AI May Create Far More Jobs Than It Kills

AI May Create Far More Jobs Than It Kills

It’s been just about a year now—a nonprofit called the Future of Life Institute posted an open letter reflecting people’s darkest fears about artificial intelligence.

“Contemporary AI systems are now becoming human-competitive at general tasks,” it said. It called for a pause in training of the most advanced AI, so that technology companies could develop safety protocols. It expressed worry about disinformation and out-of-control machines. And it struck a nerve with its concerns that some AI could make human work irrelevant.

“AI is a tool. … And tools generally aren’t substitutes for expertise but rather levers for its application.” —David Autor, MIT

“Should we automate away all the jobs, including the fulfilling ones?” the letter asked. “Should we develop nonhuman minds that might eventually outnumber, outsmart, obsolete and replace us? Should we risk loss of control of our civilization?” At last count, the institute said more than 33,000 people involved in computer science (including about 100 IEEE members) had signed it.

But there are many others who say we are far—perhaps very far—from a world in which smart machines make human talent redundant. On the contrary, they can extend human reach. That argument is laid out most recently by David Autor, an economist at the Massachusetts Institute of Technology who has written and spoken extensively on the future of work.

“It’s important to understand that many of our tools are not our competitors,” he says. “They are more like enablers of the use of human expertise.”

AI as calculator—and chainsaw

In an essay, posted on the website of the National Bureau of Economic Research and published in the magazine Noema, Autor says that if we do it right, AI can create many more opportunities than it disrupts. Certainly, there are jobs that will go away, and many things that once demanded a human touch will be done more cheaply and quickly by machines. But, he argues, many new lines of work will be created, or made more effective, by AI’s help. Autor says they may outnumber the jobs made obsolete, potentially by a substantial degree. He writes that “AI—used well—can assist with restoring the middle-skill, middle-class heart of the U.S. labor market that has been hollowed out by automation and globalization.”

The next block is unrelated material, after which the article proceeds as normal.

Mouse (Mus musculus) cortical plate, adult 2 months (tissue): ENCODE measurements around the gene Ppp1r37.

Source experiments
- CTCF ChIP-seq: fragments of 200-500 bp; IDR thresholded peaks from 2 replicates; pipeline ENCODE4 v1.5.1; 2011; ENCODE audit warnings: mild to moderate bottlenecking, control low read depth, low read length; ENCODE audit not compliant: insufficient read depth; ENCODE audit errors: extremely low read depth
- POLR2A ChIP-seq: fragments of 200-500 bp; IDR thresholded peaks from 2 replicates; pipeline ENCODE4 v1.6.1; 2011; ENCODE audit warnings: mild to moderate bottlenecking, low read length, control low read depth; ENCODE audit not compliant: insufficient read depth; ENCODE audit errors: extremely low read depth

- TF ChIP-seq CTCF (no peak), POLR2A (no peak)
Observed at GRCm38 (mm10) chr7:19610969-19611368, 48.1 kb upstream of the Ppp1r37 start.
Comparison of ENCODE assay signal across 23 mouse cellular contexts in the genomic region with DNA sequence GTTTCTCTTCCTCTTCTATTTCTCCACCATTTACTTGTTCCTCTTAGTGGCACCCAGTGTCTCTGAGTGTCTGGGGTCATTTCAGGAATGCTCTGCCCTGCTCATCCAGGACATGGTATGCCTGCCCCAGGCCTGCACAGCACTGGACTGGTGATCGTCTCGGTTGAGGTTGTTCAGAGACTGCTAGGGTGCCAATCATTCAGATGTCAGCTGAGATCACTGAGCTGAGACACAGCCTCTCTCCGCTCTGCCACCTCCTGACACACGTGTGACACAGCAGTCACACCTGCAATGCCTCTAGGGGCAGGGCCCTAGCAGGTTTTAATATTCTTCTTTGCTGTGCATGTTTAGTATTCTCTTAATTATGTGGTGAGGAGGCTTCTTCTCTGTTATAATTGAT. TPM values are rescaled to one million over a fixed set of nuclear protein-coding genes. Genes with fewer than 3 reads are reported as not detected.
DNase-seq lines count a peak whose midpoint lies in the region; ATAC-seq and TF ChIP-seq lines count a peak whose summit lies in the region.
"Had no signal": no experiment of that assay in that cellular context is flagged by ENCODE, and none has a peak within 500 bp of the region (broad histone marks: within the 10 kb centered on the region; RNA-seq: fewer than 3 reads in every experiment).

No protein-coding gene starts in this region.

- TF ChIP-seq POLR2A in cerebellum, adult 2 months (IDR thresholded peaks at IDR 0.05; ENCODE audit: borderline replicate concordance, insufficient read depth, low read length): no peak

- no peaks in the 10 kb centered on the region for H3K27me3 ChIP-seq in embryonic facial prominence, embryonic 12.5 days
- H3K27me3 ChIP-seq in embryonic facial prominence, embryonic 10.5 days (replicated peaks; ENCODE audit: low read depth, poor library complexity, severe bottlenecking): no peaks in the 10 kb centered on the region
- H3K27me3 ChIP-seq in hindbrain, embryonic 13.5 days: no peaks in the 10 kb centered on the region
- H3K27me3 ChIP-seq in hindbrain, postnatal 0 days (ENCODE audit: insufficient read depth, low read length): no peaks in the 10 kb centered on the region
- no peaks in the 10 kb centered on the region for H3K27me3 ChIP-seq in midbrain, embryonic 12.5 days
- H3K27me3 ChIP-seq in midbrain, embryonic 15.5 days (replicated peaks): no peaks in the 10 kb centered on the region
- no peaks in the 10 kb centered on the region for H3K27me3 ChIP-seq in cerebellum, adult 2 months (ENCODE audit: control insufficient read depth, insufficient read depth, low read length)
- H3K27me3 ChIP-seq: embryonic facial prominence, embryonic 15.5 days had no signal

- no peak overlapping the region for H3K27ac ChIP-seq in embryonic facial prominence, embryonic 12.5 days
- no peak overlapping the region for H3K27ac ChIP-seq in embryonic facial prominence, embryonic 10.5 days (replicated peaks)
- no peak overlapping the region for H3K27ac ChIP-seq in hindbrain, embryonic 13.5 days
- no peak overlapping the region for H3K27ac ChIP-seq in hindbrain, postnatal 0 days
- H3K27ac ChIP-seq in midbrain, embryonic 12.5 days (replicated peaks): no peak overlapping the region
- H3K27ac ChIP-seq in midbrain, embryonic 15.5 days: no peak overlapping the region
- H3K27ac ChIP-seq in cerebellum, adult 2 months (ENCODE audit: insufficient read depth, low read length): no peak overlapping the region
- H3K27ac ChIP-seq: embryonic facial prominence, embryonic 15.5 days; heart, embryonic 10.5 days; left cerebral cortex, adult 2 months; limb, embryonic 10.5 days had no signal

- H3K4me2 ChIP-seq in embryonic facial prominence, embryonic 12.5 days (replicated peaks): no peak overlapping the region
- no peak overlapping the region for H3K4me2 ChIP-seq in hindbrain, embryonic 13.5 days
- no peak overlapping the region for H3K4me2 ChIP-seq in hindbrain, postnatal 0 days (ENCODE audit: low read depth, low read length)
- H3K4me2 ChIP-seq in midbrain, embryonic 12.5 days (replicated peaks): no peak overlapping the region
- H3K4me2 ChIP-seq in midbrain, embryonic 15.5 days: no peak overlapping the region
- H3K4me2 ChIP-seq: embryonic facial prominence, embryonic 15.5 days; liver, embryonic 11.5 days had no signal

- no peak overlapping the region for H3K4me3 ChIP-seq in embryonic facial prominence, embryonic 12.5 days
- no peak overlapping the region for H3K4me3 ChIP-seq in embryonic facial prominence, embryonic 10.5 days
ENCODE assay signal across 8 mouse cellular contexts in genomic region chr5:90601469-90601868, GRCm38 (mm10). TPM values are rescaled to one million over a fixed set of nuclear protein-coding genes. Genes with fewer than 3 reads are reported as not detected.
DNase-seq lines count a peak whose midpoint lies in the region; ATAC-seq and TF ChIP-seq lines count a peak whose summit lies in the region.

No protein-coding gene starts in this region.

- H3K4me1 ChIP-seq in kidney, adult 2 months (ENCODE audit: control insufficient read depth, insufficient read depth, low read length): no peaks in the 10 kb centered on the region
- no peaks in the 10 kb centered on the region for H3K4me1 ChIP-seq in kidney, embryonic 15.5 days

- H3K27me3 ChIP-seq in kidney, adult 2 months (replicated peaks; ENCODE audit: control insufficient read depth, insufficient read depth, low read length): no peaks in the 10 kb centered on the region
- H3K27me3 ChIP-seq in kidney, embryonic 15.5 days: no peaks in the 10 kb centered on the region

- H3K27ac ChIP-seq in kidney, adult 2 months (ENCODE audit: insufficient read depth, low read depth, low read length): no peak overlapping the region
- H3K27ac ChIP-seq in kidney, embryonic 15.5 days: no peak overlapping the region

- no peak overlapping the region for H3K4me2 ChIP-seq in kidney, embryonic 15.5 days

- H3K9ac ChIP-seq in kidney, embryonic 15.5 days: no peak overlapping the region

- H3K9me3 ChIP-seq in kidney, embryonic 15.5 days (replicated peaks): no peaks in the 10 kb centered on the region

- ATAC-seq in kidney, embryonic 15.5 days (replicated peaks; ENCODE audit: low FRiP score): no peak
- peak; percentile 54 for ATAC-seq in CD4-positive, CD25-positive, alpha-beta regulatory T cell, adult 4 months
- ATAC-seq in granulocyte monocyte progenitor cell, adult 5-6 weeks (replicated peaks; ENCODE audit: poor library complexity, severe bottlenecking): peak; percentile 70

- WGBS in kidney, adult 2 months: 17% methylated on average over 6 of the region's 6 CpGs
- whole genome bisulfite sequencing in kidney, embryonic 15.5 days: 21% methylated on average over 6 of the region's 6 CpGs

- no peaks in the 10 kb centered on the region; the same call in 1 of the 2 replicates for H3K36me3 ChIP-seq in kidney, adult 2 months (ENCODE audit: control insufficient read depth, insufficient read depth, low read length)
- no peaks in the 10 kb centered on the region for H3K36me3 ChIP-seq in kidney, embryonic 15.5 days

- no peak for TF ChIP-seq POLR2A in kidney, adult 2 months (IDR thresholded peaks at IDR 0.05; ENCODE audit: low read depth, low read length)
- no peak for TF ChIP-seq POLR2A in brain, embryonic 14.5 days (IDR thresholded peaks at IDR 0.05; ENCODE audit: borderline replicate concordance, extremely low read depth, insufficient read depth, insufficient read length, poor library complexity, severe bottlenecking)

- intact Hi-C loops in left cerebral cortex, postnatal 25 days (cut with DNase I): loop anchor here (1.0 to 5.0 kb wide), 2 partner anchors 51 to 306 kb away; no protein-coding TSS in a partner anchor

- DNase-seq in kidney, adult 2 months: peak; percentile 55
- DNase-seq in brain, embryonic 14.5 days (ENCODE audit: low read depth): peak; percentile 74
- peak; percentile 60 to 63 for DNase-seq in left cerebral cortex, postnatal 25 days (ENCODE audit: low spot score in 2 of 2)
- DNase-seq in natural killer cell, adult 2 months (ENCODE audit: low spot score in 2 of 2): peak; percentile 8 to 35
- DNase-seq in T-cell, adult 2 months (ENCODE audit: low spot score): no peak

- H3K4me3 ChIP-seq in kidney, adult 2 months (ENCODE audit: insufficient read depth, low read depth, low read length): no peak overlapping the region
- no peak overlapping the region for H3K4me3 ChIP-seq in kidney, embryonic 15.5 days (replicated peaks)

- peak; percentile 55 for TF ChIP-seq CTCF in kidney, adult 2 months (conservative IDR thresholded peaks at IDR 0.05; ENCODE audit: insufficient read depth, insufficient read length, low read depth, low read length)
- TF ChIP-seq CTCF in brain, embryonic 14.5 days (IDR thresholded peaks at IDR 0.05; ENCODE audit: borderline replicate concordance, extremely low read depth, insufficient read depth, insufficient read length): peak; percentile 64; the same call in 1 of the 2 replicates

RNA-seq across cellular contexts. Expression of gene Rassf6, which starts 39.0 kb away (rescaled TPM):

“People are worried about the wrong things. They’re worried primarily about whether we’ll run out of work, when they ought to be worrying about how we will use human expertise, whether we use it well or badly.” —David Autor, MIT

“AI is a tool, like a calculator or a chainsaw,” he says. “And tools generally aren’t substitutes for expertise but rather levers for its application.”

He cites, among other evidence, an experiment led by economist Sida Peng of Microsoft Research, in which software developers were given access to Github Copilot, a generative AI programming aid. They were asked to implement an HTTP server in JavaScript. If they…

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The post “AI May Create Far More Jobs Than It Kills” by Ned Potter was published on 02/27/2024 by